July 2018
Volume 59, Issue 9
Open Access
ARVO Annual Meeting Abstract  |   July 2018
The Effect of Strabismus Surgery on Self-Esteem
Author Affiliations & Notes
  • Kimberly Estes
    Ophthalmology, Loyola University Medical Center, Maywood, Illinois, United States
  • Rebecca Parrish
    Ophthalmology, Loyola University Medical Center, Maywood, Illinois, United States
  • James Sinacore
    Public Health Science, Loyola University Medical Center, Maywood, Illinois, United States
  • Patricia Mumby
    Psychiatry and Behavioral Neurosciences, Loyola University Medical Center, Maywood, Illinois, United States
  • James F McDonnell
    Ophthalmology, Loyola University Medical Center, Maywood, Illinois, United States
  • Footnotes
    Commercial Relationships   Kimberly Estes, None; Rebecca Parrish, None; James Sinacore, None; Patricia Mumby, None; James McDonnell, None
  • Footnotes
    Support  This work was supported by a grant from the Illinois Society for the Prevention of Blindness (ISPB), and funding from The Richard A. Perritt Charitable Foundation.
Investigative Ophthalmology & Visual Science July 2018, Vol.59, 1032. doi:
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      Kimberly Estes, Rebecca Parrish, James Sinacore, Patricia Mumby, James F McDonnell; The Effect of Strabismus Surgery on Self-Esteem. Invest. Ophthalmol. Vis. Sci. 2018;59(9):1032.

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      © ARVO (1962-2015); The Authors (2016-present)

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Purpose : Strabismus surgery as a modifier of psychosocial factors continues to be deliberated. Our hypothesis that corrective strabismus surgery improves self-esteem was examined by performing a questionnaire based prospective study evaluating the effect of strabismus surgery on the self-esteem rating scale developed by Nugent & Thomas in 1993. This survey had demonstrated excellent internal consistency and had yet to be utilized in the evaluation of strabismus surgery in the literature.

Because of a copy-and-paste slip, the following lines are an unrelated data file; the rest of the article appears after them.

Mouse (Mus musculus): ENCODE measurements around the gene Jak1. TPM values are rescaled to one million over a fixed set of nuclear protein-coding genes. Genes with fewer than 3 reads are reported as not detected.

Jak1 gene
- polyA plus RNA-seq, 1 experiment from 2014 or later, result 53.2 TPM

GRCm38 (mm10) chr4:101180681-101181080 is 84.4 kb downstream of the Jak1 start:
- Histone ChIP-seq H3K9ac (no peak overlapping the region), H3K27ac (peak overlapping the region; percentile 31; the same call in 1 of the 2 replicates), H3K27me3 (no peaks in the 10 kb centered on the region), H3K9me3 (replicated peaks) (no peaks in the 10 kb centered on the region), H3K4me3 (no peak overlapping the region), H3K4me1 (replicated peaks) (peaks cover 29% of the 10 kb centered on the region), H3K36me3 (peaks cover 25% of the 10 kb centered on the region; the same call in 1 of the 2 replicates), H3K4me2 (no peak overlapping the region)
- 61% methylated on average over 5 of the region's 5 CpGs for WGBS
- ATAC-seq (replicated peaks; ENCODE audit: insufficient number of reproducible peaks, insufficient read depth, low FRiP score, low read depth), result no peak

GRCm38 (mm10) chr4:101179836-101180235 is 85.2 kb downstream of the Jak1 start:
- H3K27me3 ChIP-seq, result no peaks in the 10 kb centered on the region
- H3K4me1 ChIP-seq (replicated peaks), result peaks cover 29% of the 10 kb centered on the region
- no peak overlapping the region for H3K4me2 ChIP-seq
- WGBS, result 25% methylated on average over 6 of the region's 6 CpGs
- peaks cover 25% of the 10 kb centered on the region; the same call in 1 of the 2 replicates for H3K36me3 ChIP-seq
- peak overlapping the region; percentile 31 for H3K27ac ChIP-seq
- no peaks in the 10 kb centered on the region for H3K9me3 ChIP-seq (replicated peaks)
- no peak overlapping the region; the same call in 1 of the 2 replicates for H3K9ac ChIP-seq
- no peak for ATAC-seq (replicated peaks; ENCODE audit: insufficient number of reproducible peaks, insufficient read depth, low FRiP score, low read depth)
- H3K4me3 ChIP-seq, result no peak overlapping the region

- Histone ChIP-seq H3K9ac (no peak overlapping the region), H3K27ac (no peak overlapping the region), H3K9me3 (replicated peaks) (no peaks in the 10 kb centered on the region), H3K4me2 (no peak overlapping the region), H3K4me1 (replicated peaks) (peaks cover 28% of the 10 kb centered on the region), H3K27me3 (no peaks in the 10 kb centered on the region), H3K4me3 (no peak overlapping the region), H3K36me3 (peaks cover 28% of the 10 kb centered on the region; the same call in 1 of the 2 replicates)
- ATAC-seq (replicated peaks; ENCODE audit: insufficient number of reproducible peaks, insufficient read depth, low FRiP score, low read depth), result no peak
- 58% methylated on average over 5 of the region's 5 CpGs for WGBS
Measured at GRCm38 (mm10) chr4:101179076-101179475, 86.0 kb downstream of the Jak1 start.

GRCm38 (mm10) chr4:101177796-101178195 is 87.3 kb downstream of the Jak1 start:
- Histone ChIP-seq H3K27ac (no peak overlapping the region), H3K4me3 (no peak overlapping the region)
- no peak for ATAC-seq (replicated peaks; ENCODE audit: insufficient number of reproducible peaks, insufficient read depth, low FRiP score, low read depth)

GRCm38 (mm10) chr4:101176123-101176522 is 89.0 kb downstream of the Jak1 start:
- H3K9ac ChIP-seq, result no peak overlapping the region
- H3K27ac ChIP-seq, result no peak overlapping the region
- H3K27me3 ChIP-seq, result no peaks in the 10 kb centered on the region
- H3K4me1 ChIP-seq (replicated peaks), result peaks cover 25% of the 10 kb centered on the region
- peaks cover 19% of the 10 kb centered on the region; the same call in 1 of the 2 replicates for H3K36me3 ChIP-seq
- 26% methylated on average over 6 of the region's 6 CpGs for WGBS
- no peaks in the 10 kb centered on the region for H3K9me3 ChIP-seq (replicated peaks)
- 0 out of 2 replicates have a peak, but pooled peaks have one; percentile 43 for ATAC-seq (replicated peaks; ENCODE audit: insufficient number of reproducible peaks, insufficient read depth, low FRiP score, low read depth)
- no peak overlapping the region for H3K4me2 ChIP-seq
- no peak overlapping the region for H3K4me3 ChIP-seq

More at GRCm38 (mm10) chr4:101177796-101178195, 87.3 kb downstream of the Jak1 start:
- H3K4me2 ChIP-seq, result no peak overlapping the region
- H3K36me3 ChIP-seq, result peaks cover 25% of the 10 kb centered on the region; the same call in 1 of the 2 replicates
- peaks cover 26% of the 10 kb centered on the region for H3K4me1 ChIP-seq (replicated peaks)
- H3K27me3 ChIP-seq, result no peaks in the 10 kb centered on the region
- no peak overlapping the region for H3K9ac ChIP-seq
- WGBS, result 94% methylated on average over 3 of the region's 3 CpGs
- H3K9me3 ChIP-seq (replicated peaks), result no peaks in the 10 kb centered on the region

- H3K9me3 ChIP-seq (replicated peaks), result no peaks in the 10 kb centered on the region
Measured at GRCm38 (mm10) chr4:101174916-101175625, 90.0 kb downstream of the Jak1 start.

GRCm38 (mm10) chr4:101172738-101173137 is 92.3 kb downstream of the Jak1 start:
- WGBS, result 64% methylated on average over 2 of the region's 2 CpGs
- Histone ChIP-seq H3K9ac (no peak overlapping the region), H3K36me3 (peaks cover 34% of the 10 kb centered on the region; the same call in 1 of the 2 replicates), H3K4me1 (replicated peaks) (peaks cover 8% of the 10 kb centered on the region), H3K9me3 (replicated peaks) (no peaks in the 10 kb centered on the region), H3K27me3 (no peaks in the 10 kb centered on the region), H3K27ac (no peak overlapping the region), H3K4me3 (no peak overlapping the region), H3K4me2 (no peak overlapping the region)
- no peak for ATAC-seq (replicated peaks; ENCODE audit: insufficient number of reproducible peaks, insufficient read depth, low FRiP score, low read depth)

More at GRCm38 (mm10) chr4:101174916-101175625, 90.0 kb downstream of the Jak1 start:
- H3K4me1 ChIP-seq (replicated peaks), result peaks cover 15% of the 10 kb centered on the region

Methods : We prospectively evaluated 94 adults who met our eligibility criteria, which was defined as age >18 years old, patients undergoing surgical correction of strabismus and the ability to complete a written questionnaire. Patients completed a demographics form and the self-esteem rating scale pre-operatively and 6 months post-operatively. The self-esteem rating scale was rated on a Likert-type rating scale where positively and negatively scored items were summed to produce a total score ranging from -120 to 120 with more positive scores signifying greater levels of self-esteem. Total scores from the self-esteem rating scale were then subdivided by strabismus type, sex, years of education and marital status. The total and subdivided scores were analyzed using the two-tailed paired Student’s t-test.

Results : There was statistically significant improvement in total survey scores (p=0.010) when compared pre-operatively (mean score 62.52 +/- 31.13) and post-operatively (mean score 69.31 +/- 26.11). When subdivided by strabismus type, significant post-operative improvement was noted in esotropic patients (pre-op mean score 55.50 +/- 29.02; post-op mean score 65.53 +/- 24.07; p=0.011), but not in patients with exotropia or hypertropia. Females showed significant improvement post-operatively (pre-op mean score 57.90 +/- 33.90; post-op mean score 68.98 +/- 25.56; p=0.006) while males did not. When subdivided by years of education, college graduates improved post-operatively (pre-op mean score 64.73 +/- 31.53; post-op mean score 73.25 +/- 25.52; p= 0.045), but not in those who completed high school and graduate school. No significant improvement was noted when subdivided by marital status.

Conclusions : This preliminary data suggests strabismus surgery can produce an improvement in self-esteem as measured by the self-esteem rating scale. In this study, females, college graduates and those with esotropia appeared to be the populations that benefit the most.

This is an abstract that was submitted for the 2018 ARVO Annual Meeting, held in Honolulu, Hawaii, April 29 - May 3, 2018.


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